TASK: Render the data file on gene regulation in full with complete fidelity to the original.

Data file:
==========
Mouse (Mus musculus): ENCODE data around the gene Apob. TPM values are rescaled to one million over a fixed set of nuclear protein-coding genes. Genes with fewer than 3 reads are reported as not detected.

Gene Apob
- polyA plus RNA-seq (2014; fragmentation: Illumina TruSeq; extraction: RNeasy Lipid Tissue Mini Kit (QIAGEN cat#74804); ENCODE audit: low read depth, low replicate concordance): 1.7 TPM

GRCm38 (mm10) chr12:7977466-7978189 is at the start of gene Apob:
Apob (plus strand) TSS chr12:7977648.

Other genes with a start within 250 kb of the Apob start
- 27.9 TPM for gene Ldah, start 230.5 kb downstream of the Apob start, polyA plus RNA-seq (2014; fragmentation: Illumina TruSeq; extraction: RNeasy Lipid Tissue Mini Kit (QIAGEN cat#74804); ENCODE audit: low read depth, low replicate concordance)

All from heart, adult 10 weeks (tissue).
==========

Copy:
Mouse (Mus musculus): ENCODE data around the gene Apob. TPM values are rescaled to one million over a fixed set of nuclear protein-coding genes. Genes with fewer than 3 reads are reported as not detected.

Gene Apob
- polyA plus RNA-seq (2014; fragmentation: Illumina TruSeq; extraction: RNeasy Lipid Tissue Mini Kit (QIAGEN cat#74804); ENCODE audit: low read depth, low replicate concordance): 1.7 TPM

GRCm38 (mm10) chr12:7977466-7978189 is at the start of gene Apob:
Apob (plus strand) TSS chr12:7977648.

Other genes with a start within 250 kb of the Apob start
- 27.9 TPM for gene Ldah, start 230.5 kb downstream of the Apob start, polyA plus RNA-seq (2014; fragmentation: Illumina TruSeq; extraction: RNeasy Lipid Tissue Mini Kit (QIAGEN cat#74804); ENCODE audit: low read depth, low replicate concordance)

All from heart, adult 10 weeks (tissue).